Stephen Covey wrote “7 Habits of Highly Effective People” a couple of decades ago…maybe even longer. I’ve read this book several times and have studied the wisdom that is in it. I’ve even incorporated the concepts into the way I live. If I ever felt like I was drifting away from the concepts, I’d pull the book out, or in recent years, look it up on the internet. Stephen died unexpectedly this Summer from the results of head injuries sustained when he crashed on his Mountain Bike. I wanted to try and take the concepts and relate them to being successful with photography.
The first habit: Be Proactive. Being proactive is about taking responsibility for your life. It’s about not blaming other people or things for your own behavior. Like when Covey says, “Life doesn’t just happen”, I’d add that “successful photography doesn’t just happen”. In both cases it is in the choices you make. Do you take the time before a shoot to make sure your gear is ready to go? Do you put in time researching your location and subject before shooting? Do you read through your camera’s owners manual to understand all the functions? Or at least certain ones? Do you study the work of other photographers whose work you enjoy? These are all decisions that you can make or not make. The decisions that you make every moment give you the opportunity to do the things that you need to do to create better images.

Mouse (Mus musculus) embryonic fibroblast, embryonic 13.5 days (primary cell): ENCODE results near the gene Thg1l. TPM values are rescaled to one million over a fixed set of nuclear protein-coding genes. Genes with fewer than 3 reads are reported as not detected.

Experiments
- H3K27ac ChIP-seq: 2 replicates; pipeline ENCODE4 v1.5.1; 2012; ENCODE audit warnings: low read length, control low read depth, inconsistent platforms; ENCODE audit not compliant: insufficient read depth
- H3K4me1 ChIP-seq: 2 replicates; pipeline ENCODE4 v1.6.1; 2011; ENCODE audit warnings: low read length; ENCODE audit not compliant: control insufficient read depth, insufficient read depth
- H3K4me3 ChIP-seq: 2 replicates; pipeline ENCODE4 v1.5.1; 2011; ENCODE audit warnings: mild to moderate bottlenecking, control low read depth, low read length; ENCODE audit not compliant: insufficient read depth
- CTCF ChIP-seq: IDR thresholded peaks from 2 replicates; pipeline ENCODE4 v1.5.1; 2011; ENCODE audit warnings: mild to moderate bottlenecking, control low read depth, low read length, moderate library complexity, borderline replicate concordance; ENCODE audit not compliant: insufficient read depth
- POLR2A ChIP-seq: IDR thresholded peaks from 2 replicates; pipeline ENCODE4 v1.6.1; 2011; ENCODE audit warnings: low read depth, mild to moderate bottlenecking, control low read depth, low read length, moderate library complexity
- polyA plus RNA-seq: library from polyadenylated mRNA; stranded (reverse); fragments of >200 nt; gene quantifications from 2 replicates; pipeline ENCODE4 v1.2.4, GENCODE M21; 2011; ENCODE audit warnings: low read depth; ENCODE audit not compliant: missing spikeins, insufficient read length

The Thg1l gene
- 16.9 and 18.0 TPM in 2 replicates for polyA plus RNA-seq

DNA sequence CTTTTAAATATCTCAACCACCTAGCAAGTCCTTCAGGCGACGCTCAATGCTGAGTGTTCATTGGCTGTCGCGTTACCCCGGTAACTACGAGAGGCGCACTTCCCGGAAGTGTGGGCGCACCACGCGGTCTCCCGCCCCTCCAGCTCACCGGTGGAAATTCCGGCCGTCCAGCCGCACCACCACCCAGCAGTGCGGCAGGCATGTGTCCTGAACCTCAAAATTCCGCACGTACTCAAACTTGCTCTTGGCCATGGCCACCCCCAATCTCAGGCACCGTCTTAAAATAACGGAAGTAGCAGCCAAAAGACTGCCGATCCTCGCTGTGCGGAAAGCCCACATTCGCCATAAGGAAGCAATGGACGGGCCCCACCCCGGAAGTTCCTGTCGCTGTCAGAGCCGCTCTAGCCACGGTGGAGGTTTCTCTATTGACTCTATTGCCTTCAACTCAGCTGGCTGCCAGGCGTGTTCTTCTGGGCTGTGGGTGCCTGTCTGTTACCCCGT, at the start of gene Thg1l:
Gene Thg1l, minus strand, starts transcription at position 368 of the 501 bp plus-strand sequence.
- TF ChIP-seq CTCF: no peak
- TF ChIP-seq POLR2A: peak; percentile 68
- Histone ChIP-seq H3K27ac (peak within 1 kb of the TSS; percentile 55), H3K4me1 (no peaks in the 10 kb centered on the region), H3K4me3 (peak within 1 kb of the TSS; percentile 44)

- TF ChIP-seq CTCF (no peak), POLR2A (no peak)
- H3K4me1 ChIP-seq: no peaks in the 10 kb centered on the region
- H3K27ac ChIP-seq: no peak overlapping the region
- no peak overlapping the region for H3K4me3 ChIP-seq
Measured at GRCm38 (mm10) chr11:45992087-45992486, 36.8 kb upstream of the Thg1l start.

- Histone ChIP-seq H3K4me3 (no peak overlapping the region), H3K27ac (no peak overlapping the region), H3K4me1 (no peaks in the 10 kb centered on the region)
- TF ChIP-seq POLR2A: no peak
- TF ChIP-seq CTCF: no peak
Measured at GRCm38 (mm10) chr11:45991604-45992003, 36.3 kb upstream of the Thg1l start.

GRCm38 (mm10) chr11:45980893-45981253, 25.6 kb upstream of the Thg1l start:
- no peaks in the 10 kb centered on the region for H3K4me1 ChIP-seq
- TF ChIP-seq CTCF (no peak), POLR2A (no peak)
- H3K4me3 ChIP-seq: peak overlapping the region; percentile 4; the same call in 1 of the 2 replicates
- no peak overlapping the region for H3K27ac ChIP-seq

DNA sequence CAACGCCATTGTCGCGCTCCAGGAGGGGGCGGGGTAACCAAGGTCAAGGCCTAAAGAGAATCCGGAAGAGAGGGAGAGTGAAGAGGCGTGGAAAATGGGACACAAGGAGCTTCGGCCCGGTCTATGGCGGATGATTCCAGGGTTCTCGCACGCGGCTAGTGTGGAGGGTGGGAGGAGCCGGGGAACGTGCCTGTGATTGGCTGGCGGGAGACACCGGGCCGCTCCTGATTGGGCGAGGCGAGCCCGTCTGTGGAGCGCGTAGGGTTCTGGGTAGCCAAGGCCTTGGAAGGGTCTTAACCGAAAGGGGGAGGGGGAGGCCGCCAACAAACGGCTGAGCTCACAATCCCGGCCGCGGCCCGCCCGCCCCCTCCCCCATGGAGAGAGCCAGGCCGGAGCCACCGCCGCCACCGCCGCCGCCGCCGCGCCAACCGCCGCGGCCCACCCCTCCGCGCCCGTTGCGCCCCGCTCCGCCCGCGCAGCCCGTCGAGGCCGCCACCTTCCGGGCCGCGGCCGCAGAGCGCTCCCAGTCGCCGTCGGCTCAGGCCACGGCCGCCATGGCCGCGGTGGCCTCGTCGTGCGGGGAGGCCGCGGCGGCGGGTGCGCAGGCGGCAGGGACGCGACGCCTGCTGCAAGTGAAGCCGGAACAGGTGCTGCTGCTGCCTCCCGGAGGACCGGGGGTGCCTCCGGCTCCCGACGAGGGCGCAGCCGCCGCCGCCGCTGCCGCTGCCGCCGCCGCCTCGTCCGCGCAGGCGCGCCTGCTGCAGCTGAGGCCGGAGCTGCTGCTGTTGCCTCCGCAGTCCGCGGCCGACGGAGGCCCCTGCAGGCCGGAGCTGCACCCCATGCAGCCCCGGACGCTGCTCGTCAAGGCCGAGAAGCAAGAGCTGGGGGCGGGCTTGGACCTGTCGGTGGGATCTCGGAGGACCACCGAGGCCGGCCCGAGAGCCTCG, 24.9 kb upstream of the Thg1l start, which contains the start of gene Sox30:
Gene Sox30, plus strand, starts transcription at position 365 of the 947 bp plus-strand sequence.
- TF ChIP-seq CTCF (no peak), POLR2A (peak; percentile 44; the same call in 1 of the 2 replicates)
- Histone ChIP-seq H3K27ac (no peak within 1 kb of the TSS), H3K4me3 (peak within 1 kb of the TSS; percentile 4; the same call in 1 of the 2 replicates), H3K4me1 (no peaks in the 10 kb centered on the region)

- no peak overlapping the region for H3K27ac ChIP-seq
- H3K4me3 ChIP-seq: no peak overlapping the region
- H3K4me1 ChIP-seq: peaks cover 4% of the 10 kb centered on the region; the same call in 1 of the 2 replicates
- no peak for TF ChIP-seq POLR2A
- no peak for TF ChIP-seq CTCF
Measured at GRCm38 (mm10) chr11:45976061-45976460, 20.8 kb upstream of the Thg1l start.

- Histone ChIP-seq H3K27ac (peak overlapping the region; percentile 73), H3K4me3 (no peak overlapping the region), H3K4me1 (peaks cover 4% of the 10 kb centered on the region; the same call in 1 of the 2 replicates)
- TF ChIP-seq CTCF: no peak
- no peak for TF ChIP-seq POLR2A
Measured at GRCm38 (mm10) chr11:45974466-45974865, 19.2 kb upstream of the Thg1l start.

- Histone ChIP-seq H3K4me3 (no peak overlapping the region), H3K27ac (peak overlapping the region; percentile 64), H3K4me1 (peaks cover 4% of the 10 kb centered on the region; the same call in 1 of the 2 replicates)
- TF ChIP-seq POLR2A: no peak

Do you find yourself talking yourself out of doing what it takes? “I don’t have a very good camera”, “The weather isn’t very good”, “my pictures aren’t that good”, “no one will want to see the pictures I took”, “I don’t have nice equipment like that”….you get the picture. Instead, change your language, so you are using proactive phrases like “I Can”, and “I Will”.
Being proactive means focusing on the things you can control, not on those things that you can’t control. Yes, the wedding you are shooting is in the darkest building this side of the Mississippi; Yes, your afternoon portrait session is getting rained out….do you give up? Do you get all bent out of shape? No! You focus on what you can do about it and move forward in creating successful images.